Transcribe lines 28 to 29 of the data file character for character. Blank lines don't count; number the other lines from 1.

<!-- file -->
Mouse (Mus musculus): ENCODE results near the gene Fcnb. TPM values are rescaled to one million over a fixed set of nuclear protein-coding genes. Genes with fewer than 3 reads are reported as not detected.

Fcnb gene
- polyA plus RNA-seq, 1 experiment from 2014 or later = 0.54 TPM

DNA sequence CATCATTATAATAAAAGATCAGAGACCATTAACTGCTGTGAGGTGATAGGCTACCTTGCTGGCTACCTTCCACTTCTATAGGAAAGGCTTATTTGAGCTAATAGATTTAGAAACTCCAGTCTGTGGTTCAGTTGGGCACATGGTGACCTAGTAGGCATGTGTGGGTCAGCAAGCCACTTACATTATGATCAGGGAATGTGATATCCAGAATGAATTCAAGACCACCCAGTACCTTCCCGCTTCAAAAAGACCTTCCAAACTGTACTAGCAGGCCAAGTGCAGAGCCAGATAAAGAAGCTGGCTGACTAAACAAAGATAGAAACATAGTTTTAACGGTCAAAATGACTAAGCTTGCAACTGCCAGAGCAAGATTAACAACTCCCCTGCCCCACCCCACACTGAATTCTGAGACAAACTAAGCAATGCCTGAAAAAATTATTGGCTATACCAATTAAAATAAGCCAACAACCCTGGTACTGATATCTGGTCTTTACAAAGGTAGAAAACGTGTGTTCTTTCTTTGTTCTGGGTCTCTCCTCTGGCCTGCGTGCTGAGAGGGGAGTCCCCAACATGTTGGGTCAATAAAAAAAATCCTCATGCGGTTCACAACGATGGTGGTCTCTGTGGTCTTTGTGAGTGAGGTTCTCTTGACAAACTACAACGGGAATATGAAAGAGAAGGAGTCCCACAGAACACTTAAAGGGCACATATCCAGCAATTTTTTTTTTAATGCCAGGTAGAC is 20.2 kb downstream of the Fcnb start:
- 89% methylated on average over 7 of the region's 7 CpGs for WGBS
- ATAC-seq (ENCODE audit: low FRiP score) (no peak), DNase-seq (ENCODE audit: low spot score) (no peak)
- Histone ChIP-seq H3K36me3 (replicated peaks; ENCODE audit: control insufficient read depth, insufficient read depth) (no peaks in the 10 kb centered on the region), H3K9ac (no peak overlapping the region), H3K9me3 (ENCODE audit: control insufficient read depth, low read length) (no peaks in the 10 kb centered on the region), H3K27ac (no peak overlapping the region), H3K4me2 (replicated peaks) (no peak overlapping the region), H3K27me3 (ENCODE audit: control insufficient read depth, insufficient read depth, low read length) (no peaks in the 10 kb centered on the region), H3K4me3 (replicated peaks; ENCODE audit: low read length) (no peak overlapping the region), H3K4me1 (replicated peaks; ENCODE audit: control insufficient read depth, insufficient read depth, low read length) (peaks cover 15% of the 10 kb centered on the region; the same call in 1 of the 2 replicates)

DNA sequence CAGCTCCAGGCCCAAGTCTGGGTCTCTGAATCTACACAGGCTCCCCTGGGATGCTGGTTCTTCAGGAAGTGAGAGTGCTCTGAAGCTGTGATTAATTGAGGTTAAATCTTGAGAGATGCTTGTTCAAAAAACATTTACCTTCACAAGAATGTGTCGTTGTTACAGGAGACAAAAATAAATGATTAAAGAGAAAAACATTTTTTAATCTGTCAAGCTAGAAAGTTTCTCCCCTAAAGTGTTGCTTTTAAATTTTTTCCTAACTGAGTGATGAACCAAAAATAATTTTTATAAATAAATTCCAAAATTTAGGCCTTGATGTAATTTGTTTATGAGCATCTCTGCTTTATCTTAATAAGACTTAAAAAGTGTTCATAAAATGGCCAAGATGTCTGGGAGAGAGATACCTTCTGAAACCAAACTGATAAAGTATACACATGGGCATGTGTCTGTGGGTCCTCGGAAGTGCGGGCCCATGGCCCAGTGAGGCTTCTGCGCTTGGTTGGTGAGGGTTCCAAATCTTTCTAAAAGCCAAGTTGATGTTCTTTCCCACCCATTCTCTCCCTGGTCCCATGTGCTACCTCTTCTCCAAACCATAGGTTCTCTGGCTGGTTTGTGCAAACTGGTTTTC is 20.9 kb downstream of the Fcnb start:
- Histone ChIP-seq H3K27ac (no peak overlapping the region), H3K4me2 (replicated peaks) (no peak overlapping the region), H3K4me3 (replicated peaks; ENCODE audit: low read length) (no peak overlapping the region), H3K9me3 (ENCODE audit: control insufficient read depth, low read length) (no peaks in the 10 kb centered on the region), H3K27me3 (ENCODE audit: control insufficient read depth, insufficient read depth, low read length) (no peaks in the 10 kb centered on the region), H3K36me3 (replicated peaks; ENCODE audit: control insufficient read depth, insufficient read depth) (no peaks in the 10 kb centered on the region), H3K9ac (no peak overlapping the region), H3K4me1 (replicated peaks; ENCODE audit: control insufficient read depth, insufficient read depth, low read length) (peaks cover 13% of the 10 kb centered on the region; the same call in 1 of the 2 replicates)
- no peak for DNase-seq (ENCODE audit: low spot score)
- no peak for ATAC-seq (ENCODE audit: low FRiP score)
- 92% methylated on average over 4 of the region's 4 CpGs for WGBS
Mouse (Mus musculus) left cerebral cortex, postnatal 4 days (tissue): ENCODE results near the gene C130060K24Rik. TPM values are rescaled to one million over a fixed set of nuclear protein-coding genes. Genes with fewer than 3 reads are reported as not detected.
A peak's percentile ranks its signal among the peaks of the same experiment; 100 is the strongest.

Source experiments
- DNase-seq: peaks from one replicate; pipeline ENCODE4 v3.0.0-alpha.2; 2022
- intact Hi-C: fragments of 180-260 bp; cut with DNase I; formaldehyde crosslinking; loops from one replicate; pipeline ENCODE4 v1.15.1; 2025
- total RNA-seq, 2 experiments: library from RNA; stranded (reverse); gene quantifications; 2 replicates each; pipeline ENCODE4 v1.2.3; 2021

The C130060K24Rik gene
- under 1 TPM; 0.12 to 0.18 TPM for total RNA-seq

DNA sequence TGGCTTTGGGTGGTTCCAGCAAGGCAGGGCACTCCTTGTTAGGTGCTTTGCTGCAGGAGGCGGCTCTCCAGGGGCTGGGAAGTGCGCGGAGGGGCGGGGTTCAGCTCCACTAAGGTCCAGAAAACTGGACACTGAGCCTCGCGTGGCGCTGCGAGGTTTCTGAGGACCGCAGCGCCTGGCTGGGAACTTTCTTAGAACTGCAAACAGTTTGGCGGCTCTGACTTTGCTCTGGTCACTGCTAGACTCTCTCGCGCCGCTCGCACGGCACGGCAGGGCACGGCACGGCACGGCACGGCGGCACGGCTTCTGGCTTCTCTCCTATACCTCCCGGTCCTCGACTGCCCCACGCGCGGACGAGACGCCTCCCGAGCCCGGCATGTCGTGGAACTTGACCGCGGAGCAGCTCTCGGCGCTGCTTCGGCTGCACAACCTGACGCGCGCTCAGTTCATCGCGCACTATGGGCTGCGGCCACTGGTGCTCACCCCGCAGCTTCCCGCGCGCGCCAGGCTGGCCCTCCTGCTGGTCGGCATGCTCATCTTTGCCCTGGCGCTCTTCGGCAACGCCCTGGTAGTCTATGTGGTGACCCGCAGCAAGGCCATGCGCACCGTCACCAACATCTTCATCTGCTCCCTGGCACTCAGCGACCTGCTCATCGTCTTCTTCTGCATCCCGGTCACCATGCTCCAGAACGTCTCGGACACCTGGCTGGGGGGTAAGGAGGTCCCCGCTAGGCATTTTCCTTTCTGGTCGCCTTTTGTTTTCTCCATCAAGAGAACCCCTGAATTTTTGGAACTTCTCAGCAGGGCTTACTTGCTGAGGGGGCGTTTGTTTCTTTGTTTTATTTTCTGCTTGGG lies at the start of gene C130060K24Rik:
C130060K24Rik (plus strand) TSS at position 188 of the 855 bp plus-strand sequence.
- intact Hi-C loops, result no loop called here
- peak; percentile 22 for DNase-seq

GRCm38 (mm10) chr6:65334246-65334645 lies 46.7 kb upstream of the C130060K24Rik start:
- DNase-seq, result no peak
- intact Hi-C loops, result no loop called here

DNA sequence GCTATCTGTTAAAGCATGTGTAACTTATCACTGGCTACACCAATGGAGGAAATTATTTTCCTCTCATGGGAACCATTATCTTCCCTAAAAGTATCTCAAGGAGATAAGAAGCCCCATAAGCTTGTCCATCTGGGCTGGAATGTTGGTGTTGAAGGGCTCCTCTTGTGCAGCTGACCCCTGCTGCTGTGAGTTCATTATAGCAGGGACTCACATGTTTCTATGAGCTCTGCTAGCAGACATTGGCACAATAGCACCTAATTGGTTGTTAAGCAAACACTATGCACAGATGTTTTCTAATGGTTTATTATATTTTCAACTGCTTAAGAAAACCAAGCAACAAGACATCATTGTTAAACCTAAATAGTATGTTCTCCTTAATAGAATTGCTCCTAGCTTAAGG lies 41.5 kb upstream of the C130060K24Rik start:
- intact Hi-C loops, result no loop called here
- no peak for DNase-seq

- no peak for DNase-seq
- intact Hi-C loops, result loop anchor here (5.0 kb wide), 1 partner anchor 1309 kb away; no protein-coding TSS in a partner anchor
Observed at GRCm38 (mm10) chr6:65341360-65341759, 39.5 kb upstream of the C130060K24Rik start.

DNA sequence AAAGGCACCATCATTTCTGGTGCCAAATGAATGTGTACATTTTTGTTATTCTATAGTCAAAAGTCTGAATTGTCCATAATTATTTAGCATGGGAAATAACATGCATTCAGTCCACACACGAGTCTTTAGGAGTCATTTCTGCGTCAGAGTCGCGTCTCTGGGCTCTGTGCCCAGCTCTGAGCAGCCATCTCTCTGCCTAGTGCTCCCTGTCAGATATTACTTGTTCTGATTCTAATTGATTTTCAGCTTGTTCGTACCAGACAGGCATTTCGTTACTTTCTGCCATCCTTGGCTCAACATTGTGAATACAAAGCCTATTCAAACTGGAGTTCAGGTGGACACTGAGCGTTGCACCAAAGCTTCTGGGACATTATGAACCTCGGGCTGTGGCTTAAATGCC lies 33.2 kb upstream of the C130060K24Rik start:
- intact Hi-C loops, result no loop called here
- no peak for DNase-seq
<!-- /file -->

DNA sequence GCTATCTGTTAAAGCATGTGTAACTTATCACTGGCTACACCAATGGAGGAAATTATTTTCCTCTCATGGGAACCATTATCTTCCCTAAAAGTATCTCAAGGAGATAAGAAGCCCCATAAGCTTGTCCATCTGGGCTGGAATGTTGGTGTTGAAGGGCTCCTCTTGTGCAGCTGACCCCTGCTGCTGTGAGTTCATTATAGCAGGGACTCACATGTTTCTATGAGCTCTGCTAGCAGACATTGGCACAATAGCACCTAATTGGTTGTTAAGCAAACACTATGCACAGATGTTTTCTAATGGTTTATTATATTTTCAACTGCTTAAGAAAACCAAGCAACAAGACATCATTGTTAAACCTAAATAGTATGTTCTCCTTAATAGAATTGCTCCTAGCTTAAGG lies 41.5 kb upstream of the C130060K24Rik start:
- intact Hi-C loops, result no loop called here